September 9, 2014; Daily Princetonian and Forbes

A tax court in Oregon recently ruled a local nonprofit was “not charitable enough,” with the result that it will now be liable for local property taxes. Concurrently, a New Jersey lawsuit against Princeton University continues to move ahead, focusing on a very similar issue: What is charitable?

In the case of Princeton University, local residents have challenged the university’s tax-exempt status and nonprofit designation, asserting that profits from patent deals make it more like a business than a charity. An attorney for local residents, Bruce Afran, says the university has made more than billion dollars from such patent agreements.

Originally filed in 2011, the suit continues to move forward. This summer, a motion to dismiss the case was denied by a state tax court, and a following motion requested by Princeton to change venue was recently denied.

“There’s a lot riding on this,” Judge Vito Bianco said earlier when refusing to dismiss the case. “It’s not just for this university or for every university in the country, but for nonprofits as a whole,” he said, describing the case’s potential impact as “very, very deep.”

One of the of plaintiffs in the Princeton case, Ken Fields, says, “Private universities do meaningful things, but that’s no reason to give them a free pass. Basically, if they don’t [pay property taxes], then everybody else is doing it for them.”

It should be noted that Princeton University already pays property taxes on some of its off-campus buildings and certain graduate housing properties. For 2014, it negotiated with the town of Princeton to increase its overall contribution 10 percent from last year’s amount of $2.475 million.

In the Oregon case concerning the Newspace Center for Photography, an educational nonprofit “dedicated to promoting photographic education,” the judge agreed that its activities were culturally enriching “but not necessarily charitable.” In a similar vein, a writer in New York magazine takes on Harvard’s tax-exempt status, describing Harvard as “a real-estate and hedge-fund concern that happens to have a college attached.” The City Council in Nome, Alaska is taking a different tack. It’s considering an across-the-board change, taking away the sales tax exemption of all local churches and nonprofits.

While the details of each of these situations vary, they reflect continued concern about the role of nonprofits and what exactly qualifies for taxpayer-subsidized support, whether that’s through state or federal tax deductions for givers or local tax exemptions. A number of large nonprofit organizations already voluntarily pay payments in lieu of taxes (PILOTs). These payments most often come in the form of a contract with a local government, and while labeled “voluntary,” some are the result of protracted wrangling, as in Pittsburgh and Allenstown, PA.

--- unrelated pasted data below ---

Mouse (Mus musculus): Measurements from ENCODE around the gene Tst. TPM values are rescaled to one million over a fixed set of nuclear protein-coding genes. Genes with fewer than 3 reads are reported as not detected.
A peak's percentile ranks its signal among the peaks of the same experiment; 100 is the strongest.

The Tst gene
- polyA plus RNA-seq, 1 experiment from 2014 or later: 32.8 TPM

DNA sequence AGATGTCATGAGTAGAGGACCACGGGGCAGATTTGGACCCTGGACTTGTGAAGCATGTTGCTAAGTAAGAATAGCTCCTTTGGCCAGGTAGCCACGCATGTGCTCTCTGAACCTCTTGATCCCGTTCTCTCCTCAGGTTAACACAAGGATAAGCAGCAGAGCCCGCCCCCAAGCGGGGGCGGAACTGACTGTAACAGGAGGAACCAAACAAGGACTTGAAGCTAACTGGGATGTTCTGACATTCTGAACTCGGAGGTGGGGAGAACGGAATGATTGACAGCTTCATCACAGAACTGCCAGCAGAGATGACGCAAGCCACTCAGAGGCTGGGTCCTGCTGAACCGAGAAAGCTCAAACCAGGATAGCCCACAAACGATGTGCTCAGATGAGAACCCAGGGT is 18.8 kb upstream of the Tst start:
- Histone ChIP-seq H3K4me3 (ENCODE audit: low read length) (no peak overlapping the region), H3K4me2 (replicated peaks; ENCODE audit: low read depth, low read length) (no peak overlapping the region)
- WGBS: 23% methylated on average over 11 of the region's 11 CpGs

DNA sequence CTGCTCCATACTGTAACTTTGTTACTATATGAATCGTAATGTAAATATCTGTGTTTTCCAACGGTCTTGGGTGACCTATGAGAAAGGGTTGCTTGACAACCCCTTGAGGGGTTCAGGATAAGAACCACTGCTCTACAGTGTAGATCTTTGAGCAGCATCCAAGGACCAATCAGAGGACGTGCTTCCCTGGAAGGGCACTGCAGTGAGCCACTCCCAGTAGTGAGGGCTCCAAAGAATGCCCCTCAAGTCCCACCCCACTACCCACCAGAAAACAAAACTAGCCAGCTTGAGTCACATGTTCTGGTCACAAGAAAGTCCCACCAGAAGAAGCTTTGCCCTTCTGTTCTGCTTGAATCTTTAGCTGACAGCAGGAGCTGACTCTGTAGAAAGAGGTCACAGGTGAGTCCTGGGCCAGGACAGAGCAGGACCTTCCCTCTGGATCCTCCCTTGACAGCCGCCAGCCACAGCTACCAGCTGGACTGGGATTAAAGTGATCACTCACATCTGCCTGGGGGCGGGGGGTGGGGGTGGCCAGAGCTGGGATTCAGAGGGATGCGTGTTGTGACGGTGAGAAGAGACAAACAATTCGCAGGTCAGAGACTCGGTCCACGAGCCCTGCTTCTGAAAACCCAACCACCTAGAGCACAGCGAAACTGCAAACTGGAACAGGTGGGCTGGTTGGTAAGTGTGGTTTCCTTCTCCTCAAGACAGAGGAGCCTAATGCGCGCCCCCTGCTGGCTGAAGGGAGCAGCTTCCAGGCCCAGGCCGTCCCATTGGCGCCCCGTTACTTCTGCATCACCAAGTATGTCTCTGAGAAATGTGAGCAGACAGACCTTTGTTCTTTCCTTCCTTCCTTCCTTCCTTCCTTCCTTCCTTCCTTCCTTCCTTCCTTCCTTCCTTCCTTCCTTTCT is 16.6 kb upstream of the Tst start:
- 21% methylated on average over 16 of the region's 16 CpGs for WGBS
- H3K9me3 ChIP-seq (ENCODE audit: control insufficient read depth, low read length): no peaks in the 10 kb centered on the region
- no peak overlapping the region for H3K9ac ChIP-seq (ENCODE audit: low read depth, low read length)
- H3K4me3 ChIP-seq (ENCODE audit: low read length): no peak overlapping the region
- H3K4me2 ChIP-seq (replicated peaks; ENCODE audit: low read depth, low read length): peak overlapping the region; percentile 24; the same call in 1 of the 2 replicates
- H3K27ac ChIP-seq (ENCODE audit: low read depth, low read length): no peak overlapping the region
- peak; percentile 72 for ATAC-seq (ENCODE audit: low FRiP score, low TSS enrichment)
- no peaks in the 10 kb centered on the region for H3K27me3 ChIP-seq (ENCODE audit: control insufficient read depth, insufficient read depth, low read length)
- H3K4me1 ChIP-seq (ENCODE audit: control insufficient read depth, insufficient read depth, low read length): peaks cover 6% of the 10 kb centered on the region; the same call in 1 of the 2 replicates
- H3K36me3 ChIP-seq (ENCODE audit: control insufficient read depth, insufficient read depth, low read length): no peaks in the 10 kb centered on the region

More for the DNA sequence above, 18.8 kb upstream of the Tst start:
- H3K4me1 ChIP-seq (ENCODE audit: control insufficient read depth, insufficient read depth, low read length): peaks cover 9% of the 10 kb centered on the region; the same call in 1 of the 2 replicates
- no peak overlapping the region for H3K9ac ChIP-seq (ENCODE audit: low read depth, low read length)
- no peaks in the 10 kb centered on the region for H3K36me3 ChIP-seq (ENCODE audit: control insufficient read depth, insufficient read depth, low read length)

While it’s easy to think of the recent ruling as a problem for Newspace, a nonprofit with a budget of under $500,000, what are the implications of hundreds of thousands of such cases throughout the United States? What if county assessors decide to go after groups that they don’t agree with first? That’s what the IRS was accused of a short time ago. Though a September 5th Senate report found “no evidence of political bias,” Republican dissenters continue to criticize.

What chaos might result if growing numbers of local tax officials challenge groups of all sizes and types? There is already talk about the tax status of many hospitals and college sports programs. “College sports should be taxed,” reads a headline in one Boston Globe column. And then there is the nonprofit called the National Football League. Where will we, as a society, re-draw the line?

In recent months, Canada’s tax agency seems to have already drawn a line, pursuing many aggressive audits of nonprofits. The conservative government allocated extra funds—$8 million—to audit nonprofits. Many of the nonprofits being audited claim audits were an effort to stifle debate on fast-track energy projects and concerns about climate change.

The scale and scope of the U.S. nonprofit sector is vastly different from the time the deduction was envisioned. Tax exemption for giving dates from 1894 when Congress exempted from federal tax organizations operating for charitable principles. With later ratification of the Sixteenth Amendment granting Congress the power to levy an income tax, the Revenue Act of 1917 established an income tax deduction for contributions made by individuals made to tax-exempt groups. At the time of the first tax deduction, the nonprofit sector represented from near zero to one percent of the US labor force, three percent in 1960, nine percent in 2000 and about 10 percent in 2010. According to the Indiana University’s Center on Philanthropy, about 66 percent of US households give to charitable causes.

Over the years, and with growth in the sector, Congress recognized the evolution of the sector, enacting a tax on unrelated business activities in the 1940s and reining in activities of foundations in the 1960s. Will this decade bring another redefinition of what it means to be charitable?—Kevin Johnson

Full disclosure: The author is a past donor and member at Newspace in Portland, Oregon, and was also a past board member of one of the groups targeted for focused Canada Revenue attention.